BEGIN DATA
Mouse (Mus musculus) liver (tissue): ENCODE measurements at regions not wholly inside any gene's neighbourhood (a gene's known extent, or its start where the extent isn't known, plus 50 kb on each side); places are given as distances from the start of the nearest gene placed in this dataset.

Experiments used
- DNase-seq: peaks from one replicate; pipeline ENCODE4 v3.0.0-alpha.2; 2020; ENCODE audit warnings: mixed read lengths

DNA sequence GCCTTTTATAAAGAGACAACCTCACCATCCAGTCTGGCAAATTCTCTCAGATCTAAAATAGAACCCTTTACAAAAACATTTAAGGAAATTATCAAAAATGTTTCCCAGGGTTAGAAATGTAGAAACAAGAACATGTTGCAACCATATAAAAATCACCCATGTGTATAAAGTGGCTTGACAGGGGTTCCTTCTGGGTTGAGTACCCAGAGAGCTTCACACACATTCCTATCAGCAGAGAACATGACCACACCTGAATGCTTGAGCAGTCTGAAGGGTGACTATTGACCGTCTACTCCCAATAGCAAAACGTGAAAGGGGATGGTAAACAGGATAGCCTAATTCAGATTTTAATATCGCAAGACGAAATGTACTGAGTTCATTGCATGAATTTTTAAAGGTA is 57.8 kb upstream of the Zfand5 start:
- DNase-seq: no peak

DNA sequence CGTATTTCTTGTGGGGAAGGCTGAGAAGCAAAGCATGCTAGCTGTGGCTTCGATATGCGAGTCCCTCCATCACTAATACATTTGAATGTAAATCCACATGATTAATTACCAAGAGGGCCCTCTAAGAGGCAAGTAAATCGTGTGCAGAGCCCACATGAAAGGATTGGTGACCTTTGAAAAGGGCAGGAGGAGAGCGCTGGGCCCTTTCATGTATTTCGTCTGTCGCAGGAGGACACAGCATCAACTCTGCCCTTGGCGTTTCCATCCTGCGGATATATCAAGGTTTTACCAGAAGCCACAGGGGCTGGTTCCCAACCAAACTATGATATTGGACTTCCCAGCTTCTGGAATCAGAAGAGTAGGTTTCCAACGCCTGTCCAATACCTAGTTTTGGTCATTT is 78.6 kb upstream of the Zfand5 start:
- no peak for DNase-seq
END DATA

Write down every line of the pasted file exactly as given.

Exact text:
Mouse (Mus musculus) liver (tissue): ENCODE measurements at regions not wholly inside any gene's neighbourhood (a gene's known extent, or its start where the extent isn't known, plus 50 kb on each side); places are given as distances from the start of the nearest gene placed in this dataset.

Experiments used
- DNase-seq: peaks from one replicate; pipeline ENCODE4 v3.0.0-alpha.2; 2020; ENCODE audit warnings: mixed read lengths

DNA sequence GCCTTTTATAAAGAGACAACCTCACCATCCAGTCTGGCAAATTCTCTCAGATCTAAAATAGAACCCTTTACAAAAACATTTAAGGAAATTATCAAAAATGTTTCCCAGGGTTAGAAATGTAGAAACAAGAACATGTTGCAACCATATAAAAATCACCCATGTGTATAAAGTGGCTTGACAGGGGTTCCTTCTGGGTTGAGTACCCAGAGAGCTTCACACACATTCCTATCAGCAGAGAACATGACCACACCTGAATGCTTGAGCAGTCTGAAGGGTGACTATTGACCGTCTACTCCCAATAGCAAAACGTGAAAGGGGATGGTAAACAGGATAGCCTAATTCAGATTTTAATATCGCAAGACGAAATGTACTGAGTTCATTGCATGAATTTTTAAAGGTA is 57.8 kb upstream of the Zfand5 start:
- DNase-seq: no peak

DNA sequence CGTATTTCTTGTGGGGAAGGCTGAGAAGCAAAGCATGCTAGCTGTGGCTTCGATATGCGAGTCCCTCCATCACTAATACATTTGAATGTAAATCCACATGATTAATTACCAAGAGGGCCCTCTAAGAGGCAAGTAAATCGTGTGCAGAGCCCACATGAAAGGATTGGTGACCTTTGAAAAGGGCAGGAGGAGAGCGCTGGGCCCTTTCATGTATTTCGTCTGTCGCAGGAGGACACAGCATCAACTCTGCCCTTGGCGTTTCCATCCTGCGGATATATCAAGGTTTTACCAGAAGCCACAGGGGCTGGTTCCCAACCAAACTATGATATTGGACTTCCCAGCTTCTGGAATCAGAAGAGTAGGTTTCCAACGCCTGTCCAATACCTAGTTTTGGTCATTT is 78.6 kb upstream of the Zfand5 start:
- no peak for DNase-seq